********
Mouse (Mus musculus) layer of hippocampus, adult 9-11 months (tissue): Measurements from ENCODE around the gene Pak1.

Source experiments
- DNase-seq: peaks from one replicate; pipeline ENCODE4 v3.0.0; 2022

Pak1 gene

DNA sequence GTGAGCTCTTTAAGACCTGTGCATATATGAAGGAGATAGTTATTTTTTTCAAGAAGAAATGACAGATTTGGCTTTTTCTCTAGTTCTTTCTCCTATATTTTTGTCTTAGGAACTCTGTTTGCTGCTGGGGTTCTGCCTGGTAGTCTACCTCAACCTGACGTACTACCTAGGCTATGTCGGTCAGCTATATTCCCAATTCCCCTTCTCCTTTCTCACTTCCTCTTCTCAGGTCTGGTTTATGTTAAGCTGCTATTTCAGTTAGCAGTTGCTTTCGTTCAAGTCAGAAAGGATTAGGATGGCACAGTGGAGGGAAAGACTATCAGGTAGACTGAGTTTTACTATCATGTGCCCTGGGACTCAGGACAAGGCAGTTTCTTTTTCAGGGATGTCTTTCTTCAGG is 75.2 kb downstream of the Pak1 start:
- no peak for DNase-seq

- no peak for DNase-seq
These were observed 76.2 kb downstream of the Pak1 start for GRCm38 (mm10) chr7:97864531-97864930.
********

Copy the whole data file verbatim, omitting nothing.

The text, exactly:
Mouse (Mus musculus) layer of hippocampus, adult 9-11 months (tissue): Measurements from ENCODE around the gene Pak1.

Source experiments
- DNase-seq: peaks from one replicate; pipeline ENCODE4 v3.0.0; 2022

Pak1 gene

DNA sequence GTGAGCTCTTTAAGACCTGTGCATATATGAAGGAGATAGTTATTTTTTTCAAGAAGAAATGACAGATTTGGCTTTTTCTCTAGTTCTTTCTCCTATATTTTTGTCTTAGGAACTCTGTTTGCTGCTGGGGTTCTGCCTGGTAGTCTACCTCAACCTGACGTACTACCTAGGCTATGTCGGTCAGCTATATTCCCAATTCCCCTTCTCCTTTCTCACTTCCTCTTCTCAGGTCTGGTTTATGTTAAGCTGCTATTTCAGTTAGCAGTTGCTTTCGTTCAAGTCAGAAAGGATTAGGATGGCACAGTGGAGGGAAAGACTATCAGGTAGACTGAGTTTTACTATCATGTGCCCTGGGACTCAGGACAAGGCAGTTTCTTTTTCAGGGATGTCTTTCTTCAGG is 75.2 kb downstream of the Pak1 start:
- no peak for DNase-seq

- no peak for DNase-seq
These were observed 76.2 kb downstream of the Pak1 start for GRCm38 (mm10) chr7:97864531-97864930.